Global growth continues across regions, reasonably “synchronized” and broadening from consumption into investment. US growth remains decent, if “unexciting,” while Europe and Japan have shown upside and China has possibly peaked for now. Inflation remains weak despite declining unemployment; however, continued expansion should eventually reduce slack meaning policy makers should continue gradual monetary normalization to avoid an eventual overrun and risks to stability.
US economic growth is benefitting from the global upturn and improved financial conditions. A weaker dollar should help export growth while domestic demand should benefit from low long-term rates and “modest” fiscal stimulus early next year. GDP growth could accelerate from about 2% this year to maybe 2.5% next, though possibly followed by slowing in 2019. The pace of employment gains should slow in the coming years, but still be sufficient to gradually reduce the unemployment rate. Wage pressures, though missing so far, should warm up in the next several years. There are signs that the somewhat surprising deflationary pressure of early this year will begin to fade; core CPI, subdued near term, should begin trending higher next year and 2019 if all goes well. And assuming some tax cut or fiscal stimulus, Fed rate hikes can be expected next year.
The Federal Reserve announced the beginning of a balance sheet run-off or portfolio normalization at its recent meeting. While some might see it as a premature tightening move, it is instead likely to prove timely and, if anything, a bit tardy as we pursue a more normal, balanced monetary policy. This will be part of the Fed’s gradual normalization process where, globally, major central bank portfolios are still largely accommodative. Activity in the US is expected to be a bit volatile due to the recent hurricane activity while incoming data globally are likely to remain healthy.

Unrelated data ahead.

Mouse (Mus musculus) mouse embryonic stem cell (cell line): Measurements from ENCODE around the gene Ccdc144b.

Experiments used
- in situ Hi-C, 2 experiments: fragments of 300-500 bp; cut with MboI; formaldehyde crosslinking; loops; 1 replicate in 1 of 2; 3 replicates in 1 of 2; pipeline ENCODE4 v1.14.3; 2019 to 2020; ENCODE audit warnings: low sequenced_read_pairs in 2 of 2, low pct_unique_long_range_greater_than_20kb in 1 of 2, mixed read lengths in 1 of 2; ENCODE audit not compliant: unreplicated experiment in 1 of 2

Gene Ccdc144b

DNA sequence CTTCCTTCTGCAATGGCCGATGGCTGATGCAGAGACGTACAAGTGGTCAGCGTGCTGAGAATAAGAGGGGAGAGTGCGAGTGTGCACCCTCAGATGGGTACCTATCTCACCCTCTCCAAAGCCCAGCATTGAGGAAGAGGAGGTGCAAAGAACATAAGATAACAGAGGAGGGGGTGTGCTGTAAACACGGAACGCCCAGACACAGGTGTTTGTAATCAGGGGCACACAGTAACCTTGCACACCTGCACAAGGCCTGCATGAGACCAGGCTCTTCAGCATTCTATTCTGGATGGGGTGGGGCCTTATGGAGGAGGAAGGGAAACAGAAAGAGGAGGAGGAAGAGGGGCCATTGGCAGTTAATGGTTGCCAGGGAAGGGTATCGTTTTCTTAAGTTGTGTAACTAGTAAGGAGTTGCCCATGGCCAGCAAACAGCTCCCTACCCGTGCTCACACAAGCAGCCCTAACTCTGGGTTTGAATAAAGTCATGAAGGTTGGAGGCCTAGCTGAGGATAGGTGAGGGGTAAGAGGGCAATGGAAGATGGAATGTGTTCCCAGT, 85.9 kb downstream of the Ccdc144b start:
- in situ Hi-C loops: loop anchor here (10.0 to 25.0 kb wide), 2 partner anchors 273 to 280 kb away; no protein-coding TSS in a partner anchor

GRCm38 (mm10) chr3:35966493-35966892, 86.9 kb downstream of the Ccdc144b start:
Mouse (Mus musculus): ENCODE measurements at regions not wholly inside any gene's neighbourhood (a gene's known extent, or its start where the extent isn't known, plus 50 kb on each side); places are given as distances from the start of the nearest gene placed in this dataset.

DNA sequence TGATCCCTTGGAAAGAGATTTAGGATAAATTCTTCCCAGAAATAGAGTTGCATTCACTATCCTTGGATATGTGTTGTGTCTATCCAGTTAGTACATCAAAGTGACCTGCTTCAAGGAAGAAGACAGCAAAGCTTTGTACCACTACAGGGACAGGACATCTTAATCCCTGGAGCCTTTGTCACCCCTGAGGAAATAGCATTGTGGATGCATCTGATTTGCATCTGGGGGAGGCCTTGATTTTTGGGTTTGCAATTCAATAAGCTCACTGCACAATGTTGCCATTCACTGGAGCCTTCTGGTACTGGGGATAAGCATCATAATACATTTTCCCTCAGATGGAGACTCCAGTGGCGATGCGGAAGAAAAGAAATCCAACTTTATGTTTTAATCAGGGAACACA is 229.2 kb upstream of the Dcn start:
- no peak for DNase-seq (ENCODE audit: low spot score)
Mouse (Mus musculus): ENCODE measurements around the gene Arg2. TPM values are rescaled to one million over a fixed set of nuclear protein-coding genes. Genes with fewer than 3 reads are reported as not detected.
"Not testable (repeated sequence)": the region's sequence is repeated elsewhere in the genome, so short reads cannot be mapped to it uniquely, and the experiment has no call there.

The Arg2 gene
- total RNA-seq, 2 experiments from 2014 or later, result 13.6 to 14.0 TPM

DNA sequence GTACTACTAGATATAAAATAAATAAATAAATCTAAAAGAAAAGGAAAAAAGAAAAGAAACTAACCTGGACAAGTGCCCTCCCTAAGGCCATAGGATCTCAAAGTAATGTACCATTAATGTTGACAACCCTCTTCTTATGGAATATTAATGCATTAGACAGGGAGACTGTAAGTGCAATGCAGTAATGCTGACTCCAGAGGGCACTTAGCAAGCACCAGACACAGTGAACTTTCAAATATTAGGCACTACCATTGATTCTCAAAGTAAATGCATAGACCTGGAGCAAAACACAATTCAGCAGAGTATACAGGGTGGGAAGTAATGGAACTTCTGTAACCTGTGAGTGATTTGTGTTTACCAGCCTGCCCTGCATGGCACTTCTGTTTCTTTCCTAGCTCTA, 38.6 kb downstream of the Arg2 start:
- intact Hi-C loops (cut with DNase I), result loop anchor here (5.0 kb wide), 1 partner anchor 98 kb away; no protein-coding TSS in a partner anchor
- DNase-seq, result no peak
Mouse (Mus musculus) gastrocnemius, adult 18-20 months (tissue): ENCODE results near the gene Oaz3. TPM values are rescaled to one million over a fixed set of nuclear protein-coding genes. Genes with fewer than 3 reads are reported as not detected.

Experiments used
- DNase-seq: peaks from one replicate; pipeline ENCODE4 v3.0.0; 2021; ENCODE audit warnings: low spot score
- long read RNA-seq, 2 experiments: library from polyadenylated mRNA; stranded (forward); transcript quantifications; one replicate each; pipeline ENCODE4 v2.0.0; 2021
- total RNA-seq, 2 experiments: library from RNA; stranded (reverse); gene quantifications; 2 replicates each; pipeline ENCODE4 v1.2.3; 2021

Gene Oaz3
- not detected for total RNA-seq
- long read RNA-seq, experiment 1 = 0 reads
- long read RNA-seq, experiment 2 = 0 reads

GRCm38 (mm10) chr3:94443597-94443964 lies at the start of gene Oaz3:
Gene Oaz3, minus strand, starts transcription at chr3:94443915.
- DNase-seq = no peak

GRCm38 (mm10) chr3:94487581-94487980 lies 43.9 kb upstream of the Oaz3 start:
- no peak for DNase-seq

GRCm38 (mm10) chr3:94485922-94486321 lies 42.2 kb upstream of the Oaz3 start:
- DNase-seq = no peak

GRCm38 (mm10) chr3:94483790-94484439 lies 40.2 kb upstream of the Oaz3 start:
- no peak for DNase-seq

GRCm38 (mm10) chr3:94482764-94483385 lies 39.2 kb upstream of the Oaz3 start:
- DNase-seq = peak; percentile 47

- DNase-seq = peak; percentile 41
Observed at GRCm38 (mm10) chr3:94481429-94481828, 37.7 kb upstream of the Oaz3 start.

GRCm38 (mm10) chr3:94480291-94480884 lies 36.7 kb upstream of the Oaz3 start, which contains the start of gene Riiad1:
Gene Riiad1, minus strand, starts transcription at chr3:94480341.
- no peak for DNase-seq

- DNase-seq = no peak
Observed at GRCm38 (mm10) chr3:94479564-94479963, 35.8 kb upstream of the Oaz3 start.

The Fed’s announcement of balance sheet normalization was well telegraphed and caused little market reaction. Some on the FOMC continue to view much of the recent inflation softness as “transitory” and thus remain committed to policy rate normalization. The Fed remains data dependent though most FOMC members still view one more rate hike this year as appropriate.
Treasury yields and the dollar have moved higher because the market was unrealistically pessimistic about the US economy; the Fed and talk about fiscal policy “fixing” came just in time to correct that perception. Still, a large part of the bond correction may be done, for now, because it is unlikely we will get more clarity on either the tax plan or the Fed in the near term. The release of a tax plan is likely just the first step in a long march and it is reasonable to assume any significant breakthrough will take months. With the market now pricing a pretty good chance of December rate hike and Fed leadership next year still a mystery, it is difficult to see the market having a fundamental near-term change in expectations.
Many analysts who six-months ago predicted a 10yr Treasury yielding 3% have since lowered their forecast toward 2.5% with an eye on growth, inflation and a Fed that has revised down its estimate of the terminal funds rate in this well-telegraphed tightening cycle. Disappointing growth and inflation have pushed yields lower; however, prospects for the Fed’s balance-sheet tapering and a reemerging pro-growth fiscal policy and prospects for improved economic growth are placing a floor under yields. Still, a meaningful rise in rates doesn’t appear to be in the cards, at least in the near-term. Accommodative policy globally and in the US should keep a lid on rates for a while.
Chair Yellen clearly wants to raise rates in December, but she knows she must make it data dependent. The Fed will hike if it can. One note of caution is the prospect of a new Fed Chief. We should have an idea in the next several weeks or so. It is possible one of the choices does not believe the Fed should be involved in QE and is apparently inclined to shrink the Fed’s balance sheet faster than Chair Yellen. This could raise market rates faster than the expected normalization, at least initially. The message of the Treasury yield curve should be noted by Fed policymakers. Excessive flattening should argue for caution.
Manufacturing and Service ISM were both strong and broadly based. The hurricane effect is fading and underlying demand remains strong, consistent with solid GDP in the 2.5-3.0%+ range in coming quarters—and both surveys have had a decent relationship with the hard data over the last few years. Labor utilization is finally showing in monthly wage data, but importantly, trade and synchronization of this increasingly global economic growth is effectively keeping inflation down, at least for now. Reduced economic excesses and improved balance sheets, bank and individual, support the case for a lengthier expansion than many expect. Balance sheet health supports continued economic growth.
The Fed and markets should take the monthly employment report with a grain of salt as payrolls should rebound “markedly” over the next few months. However, the drop in UNR (unemployment rate) may well persist with consumer and small business surveys having suggested a UNR closer to 4% for a while. Stay tuned.